In certain cases of a facility sale, restructuring or cessation, recently released information by the Pension Benefit Guaranty Corporation (PBGC) leaves many unanswered questions about plan sponsor liability for single-employer defined benefit plans. Given the lack of clarity, these plan sponsors should continue to consult their lawyer in any type of transaction, restructuring or cessation that approaches a 15 percent demographic change in a plan sponsor’s controlled group over a three-year period.

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On September 16, 2014, the United States Senate unanimously approved Senate Bill 2511, which would amend Section 4062(e) of the Employee Retirement Income Security Act of 1974, as amended (ERISA), to clarify the definition of substantial cessation of operations.  ERISA Section 4062(e) enables the Pension Benefit Guaranty Corporation to require that employers financially guarantee pension obligations based on a plan’s underfunded termination liability when an employer that maintains a pension plan shuts down operations at a facility, and as a result, more than 20 percent of the employer’s employees who are plan participants incur a separation from employment.

The bill revises ERISA Section 4062(e) to clarify that a “substantial cessation of operations” occurs when an employer permanently ceases operations at a facility and, as a result, there is a “workforce reduction” of more than 15 percent of all eligible employees at all facilities in the contributing employer’s controlled group.  Under the amendment, a “workforce reduction” would mean the number of eligible employees at a facility who are separated from employment by reason of the permanent cessation of operations of the employer at the facility.  Certain eligible employees would be excluded from the reduction analysis, including employees who, within a reasonable period of time, are replaced by the employer, at the same or another facility in the United States, by an employee who is a citizen or resident of the United States.  In addition, employees would not be not taken into consideration for these purposes following the sale or other disposition of the assets or stock of the employer if the acquiring entity maintains the single-employer plan of the predecessor employer that includes assets and liabilities attributable to the accrued benefit of the employee and either (1) the employee is separated from employment at the facility, but within a reasonable period of time, is replaced by the acquiring entity by an employee who is a citizen or resident of the United States, or (2) the eligible employees continues to be employed at the facility of the acquiring entity.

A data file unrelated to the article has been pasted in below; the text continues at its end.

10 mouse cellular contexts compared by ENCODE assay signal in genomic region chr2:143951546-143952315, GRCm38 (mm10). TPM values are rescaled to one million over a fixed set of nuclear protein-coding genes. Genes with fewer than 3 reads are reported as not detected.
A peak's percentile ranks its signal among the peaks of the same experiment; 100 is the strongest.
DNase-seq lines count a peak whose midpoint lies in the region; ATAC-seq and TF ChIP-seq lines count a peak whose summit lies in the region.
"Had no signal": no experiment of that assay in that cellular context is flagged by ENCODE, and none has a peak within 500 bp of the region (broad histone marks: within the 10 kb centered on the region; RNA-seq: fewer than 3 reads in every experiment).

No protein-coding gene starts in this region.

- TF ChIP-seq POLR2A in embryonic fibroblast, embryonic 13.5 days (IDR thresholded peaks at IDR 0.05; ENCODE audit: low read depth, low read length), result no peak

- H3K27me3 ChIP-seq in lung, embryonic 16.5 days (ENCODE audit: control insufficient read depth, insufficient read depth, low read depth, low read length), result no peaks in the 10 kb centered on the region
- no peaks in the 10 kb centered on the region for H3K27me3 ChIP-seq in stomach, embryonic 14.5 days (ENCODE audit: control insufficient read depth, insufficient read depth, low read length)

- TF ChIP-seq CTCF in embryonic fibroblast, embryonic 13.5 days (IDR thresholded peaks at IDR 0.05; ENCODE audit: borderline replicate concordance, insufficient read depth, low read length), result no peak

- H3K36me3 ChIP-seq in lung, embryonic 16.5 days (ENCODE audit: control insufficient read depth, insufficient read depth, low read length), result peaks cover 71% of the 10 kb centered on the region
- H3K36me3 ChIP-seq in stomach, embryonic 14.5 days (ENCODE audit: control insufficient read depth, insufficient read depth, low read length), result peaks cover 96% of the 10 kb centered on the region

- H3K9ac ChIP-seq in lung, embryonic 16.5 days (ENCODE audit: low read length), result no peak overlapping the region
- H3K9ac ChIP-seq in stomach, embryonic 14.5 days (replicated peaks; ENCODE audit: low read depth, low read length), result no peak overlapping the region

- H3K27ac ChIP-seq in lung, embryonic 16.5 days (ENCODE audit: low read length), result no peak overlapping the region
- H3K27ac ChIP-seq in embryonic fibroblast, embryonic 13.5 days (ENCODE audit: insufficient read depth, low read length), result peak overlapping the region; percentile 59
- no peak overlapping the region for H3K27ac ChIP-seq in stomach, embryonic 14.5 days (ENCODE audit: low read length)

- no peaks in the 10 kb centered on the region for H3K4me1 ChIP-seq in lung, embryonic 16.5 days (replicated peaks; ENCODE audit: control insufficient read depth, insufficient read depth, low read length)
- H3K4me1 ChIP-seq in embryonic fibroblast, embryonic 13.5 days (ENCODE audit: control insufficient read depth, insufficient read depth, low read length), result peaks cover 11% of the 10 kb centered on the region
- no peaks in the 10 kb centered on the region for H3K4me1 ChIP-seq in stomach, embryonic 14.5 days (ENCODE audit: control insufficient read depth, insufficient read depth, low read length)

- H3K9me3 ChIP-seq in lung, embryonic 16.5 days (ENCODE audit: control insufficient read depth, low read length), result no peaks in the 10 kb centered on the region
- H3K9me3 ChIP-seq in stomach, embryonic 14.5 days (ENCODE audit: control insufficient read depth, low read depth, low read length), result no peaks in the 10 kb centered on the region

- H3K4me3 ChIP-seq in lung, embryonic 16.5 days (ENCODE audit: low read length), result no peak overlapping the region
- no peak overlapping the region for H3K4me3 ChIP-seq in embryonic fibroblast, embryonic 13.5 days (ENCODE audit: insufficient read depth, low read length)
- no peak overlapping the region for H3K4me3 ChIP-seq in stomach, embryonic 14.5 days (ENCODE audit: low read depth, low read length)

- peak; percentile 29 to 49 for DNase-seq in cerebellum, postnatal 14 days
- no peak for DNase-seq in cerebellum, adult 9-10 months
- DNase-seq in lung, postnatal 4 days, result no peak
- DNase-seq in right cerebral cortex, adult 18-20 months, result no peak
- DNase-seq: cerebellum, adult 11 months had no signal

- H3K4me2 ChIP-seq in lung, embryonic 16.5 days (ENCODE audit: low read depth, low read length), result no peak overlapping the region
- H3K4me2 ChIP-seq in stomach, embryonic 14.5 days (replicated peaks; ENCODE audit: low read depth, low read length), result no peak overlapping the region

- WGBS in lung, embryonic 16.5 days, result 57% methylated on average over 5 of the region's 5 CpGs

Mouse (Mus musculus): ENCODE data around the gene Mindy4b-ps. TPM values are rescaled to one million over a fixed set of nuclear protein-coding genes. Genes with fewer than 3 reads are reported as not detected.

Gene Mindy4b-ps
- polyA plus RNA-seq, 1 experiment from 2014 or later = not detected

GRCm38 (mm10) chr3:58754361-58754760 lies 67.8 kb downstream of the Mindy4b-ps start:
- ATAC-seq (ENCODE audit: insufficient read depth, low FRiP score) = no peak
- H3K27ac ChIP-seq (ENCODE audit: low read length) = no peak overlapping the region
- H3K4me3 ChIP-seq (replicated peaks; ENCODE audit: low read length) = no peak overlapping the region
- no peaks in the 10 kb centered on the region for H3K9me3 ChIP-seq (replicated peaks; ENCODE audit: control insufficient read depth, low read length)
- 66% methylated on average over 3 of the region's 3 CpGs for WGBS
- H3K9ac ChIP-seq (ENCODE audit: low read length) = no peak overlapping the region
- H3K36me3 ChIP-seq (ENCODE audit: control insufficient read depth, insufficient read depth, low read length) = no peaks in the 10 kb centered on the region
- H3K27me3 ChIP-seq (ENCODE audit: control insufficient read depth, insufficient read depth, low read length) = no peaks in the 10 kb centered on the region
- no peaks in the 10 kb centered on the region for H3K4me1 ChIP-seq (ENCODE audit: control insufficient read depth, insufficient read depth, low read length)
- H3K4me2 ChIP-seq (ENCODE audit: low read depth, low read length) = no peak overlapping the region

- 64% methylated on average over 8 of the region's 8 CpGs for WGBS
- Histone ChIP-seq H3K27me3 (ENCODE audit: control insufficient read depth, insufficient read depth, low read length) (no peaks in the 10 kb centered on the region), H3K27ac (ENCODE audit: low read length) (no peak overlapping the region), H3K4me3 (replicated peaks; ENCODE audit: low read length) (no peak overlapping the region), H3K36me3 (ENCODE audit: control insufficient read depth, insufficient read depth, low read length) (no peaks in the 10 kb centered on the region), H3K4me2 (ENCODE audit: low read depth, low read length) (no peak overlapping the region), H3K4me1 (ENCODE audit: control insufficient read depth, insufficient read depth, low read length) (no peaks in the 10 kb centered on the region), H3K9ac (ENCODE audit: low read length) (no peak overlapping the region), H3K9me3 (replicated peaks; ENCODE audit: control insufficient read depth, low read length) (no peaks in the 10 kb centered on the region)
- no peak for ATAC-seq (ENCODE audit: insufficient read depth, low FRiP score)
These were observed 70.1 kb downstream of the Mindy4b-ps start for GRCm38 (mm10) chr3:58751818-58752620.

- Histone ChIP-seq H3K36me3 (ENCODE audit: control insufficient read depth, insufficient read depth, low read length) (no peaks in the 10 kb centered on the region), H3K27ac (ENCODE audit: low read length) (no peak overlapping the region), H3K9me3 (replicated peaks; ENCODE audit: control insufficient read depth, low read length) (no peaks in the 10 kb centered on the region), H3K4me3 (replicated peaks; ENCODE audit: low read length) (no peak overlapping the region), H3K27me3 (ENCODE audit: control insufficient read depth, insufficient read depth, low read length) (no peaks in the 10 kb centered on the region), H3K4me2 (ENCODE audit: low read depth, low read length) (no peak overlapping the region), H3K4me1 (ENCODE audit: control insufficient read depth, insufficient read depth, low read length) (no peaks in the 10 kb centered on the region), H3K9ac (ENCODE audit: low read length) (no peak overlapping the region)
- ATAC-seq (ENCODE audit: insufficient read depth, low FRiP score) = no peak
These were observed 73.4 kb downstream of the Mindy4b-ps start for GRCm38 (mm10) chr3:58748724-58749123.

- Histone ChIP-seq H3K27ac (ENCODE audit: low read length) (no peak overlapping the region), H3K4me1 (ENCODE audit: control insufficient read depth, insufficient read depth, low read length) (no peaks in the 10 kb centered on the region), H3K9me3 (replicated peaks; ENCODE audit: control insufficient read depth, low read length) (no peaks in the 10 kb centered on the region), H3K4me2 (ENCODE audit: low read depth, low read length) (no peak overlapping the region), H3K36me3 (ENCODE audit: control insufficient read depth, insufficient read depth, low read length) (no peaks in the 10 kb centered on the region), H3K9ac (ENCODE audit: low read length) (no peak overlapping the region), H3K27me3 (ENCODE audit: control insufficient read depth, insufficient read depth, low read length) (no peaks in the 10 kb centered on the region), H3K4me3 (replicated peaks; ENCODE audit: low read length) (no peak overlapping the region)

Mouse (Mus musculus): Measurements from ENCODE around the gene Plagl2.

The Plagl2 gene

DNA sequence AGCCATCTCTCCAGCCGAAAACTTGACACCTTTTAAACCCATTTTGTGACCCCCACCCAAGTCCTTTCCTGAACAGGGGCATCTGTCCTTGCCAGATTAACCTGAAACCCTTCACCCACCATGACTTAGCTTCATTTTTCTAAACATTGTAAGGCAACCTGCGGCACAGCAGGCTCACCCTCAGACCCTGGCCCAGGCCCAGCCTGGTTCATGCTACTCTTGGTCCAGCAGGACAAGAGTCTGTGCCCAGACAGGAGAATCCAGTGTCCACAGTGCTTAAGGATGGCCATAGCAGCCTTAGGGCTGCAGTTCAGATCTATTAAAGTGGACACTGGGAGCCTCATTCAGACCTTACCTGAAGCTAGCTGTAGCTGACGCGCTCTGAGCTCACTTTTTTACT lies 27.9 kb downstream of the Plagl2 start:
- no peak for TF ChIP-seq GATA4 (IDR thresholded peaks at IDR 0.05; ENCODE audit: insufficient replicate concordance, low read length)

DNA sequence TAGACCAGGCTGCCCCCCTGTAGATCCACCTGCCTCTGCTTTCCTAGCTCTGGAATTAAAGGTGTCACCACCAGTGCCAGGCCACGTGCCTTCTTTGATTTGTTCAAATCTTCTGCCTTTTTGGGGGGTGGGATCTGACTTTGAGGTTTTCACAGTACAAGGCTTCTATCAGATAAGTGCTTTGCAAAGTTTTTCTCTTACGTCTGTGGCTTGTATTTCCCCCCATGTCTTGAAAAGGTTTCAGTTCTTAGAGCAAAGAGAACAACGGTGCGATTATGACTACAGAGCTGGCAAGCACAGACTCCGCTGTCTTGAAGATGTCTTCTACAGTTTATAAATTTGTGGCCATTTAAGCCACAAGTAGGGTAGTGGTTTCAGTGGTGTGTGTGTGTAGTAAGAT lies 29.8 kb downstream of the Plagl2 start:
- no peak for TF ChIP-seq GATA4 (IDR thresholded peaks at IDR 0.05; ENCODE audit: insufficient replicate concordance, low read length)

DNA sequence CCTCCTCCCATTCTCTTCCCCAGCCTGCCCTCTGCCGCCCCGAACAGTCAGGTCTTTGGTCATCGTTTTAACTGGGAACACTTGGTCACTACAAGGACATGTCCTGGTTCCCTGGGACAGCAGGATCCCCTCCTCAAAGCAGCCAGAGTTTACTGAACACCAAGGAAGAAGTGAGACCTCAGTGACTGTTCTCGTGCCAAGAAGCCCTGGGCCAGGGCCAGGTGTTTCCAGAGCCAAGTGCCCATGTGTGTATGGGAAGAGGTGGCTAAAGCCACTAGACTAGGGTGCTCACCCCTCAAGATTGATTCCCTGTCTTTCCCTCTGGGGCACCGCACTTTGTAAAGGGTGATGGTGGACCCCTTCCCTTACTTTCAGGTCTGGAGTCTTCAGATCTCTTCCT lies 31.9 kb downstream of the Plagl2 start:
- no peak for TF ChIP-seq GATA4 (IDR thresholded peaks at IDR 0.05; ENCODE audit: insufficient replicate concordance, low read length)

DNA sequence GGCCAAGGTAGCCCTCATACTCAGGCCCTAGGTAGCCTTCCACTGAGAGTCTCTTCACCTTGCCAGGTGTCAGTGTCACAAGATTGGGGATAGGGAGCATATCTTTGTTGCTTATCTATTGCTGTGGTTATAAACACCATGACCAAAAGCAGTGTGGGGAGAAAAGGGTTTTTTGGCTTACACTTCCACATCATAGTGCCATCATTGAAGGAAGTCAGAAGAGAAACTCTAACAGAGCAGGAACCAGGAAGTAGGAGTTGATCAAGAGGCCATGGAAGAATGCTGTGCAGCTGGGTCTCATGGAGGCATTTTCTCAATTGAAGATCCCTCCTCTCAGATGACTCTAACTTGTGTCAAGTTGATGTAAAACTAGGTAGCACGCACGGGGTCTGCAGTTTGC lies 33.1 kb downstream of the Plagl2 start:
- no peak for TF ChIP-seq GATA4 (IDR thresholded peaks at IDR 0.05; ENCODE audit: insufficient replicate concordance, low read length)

The Congressional Budget Office estimates that Senate Bill 2511 would reduce the contributions that plan sponsors are required to make to their plans as a result of terminating operations at a facility, leading to increases in employer revenues and decreases in direct spending.  The House of Representatives concluded its fall session on September 19, 2014 without acting on the bill.  It remains to be seen whether the House will take up the Senate bill when it returns for a “lame-duck” session after the mid-term elections.